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Why CIOs Might Be Thinking about GDPR Compliance All Wrong

GDPR is going to require CIOs to rethink the way they approach the business once it launches. Getting the implementation right is going to take some work. In an article for Forbes, Stan Christiaens explains three ways CIOs can change their thinking to take on GDPR in the future:

  1. Consider who is in charge.
  2. Think outside the box.
  3. Offense is the best defense.

Rethinking GDPR

Christiaens has this to say about considering who is in charge:

A recent survey by Compliance Week asked organizations about who oversees GDPR compliance. The results reveal that 45% of organizations believe that security/compliance is in charge, 34% say that legal is in charge and 21% claim IT is responsible. But this was actually a trick question. The real answer should be all of the above — and more. Complying with the GDPR involves four key components: people, process, technology and data. So in addition to the teams listed above, you should also involve, at a minimum, HR and the office of the CDO.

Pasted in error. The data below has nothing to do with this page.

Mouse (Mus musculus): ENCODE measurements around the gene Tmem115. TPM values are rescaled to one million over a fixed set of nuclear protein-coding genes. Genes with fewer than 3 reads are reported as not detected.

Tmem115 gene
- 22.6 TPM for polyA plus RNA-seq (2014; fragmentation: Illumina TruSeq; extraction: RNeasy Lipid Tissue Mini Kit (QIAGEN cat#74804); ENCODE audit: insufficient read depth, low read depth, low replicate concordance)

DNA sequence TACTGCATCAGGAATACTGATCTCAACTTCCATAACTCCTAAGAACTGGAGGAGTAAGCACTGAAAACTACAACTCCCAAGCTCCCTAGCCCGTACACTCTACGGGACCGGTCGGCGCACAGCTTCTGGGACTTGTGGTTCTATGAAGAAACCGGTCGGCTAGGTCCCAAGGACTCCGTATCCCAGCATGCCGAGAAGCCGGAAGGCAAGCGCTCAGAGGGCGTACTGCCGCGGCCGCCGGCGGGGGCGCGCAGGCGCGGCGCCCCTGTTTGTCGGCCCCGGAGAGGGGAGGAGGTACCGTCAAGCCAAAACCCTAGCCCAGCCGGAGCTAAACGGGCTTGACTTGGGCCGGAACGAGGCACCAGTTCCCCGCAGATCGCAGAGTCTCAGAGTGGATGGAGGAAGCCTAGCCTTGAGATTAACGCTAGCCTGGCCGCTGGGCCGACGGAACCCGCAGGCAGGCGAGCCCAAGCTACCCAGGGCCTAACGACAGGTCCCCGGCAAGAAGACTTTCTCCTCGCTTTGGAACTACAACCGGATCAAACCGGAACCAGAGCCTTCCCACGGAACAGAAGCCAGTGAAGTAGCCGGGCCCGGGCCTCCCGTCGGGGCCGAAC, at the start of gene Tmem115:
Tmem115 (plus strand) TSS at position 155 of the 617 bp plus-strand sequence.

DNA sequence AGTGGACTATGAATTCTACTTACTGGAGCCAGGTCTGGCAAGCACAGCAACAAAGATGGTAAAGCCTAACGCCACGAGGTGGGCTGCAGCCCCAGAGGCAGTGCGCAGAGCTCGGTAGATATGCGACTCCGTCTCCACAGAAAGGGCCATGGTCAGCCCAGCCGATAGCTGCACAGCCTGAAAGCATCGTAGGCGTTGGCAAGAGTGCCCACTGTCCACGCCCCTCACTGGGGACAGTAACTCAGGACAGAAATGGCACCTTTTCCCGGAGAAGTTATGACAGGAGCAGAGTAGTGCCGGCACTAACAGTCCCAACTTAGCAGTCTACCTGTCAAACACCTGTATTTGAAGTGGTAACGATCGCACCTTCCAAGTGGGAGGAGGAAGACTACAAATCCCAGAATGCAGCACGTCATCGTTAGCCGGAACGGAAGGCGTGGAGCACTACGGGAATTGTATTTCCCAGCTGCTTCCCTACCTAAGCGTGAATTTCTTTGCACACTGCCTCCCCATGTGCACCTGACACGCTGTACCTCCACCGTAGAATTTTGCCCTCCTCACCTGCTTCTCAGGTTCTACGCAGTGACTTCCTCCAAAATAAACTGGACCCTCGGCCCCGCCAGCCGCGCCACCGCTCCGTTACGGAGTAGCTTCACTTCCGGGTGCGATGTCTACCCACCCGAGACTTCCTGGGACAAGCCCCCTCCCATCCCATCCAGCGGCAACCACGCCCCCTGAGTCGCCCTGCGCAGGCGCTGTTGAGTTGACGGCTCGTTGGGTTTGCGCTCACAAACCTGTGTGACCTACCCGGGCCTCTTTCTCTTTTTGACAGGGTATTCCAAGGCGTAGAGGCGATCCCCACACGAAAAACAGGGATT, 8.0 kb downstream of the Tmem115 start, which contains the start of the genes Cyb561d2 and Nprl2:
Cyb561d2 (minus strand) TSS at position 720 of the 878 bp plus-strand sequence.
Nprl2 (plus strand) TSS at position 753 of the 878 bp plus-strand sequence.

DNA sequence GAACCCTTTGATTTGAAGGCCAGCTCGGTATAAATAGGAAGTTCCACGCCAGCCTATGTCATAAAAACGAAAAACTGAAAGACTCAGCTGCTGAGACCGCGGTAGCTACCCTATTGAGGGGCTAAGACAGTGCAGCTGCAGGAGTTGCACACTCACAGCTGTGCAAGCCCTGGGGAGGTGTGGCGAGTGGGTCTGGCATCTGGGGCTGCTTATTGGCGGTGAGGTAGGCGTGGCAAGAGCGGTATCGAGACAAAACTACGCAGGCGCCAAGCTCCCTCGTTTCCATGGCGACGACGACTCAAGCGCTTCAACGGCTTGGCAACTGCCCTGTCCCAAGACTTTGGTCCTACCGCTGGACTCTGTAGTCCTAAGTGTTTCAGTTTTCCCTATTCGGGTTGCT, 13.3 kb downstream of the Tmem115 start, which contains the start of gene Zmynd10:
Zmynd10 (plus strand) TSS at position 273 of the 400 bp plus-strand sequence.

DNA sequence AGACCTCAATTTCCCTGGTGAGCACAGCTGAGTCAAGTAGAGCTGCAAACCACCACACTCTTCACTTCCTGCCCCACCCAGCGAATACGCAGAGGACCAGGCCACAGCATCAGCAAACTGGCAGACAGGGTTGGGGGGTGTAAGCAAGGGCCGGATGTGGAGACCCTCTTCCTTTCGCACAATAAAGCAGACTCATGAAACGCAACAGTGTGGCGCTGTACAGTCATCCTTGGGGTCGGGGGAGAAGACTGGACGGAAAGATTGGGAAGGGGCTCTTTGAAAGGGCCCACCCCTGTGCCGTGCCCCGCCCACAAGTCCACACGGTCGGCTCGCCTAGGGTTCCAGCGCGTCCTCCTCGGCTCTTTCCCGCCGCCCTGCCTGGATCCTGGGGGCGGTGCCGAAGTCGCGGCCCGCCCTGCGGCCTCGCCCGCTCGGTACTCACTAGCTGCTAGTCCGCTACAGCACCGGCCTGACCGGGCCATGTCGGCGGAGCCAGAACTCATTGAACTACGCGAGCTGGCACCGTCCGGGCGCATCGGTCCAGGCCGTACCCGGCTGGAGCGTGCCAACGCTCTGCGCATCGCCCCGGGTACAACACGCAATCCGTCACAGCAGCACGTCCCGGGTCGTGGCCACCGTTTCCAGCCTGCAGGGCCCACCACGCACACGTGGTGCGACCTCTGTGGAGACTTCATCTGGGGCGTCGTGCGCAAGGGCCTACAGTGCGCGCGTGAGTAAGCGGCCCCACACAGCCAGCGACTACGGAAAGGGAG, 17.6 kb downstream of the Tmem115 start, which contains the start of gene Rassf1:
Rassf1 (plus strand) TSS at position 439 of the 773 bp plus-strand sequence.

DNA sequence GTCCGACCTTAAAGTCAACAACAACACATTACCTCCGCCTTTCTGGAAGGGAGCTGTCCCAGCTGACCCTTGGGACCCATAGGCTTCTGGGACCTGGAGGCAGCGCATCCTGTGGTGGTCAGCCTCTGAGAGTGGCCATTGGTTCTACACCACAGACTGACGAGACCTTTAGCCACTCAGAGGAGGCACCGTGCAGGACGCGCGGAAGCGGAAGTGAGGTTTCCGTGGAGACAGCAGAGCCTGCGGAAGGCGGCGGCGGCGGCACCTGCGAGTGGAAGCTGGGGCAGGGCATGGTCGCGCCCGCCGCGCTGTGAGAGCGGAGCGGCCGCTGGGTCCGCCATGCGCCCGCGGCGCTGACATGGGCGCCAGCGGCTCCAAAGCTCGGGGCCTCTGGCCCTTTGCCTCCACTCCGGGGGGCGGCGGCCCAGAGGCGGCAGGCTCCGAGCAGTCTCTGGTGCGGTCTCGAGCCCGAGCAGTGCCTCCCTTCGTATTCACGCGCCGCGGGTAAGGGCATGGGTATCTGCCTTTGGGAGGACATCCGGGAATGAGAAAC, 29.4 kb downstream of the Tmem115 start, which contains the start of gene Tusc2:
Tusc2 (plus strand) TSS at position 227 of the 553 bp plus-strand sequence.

Another thing CIOs must do is reevaulate the existing attitudes on security and start to make security just another dimension that must be addressed and satisfied when creating new processes. It’s similar to how companies have “gone green;” you can also go “data secure.” GDPR is focused on locking down and securing data, so you can meet GDPR’s requirements by getting aggressive with how you build up your data infrastructure.

For a longer explanation, you can view the original article here:

About Austin J. Gruver

Austin is a Staff Writer for AITS. He has a background in professional writing from York College.

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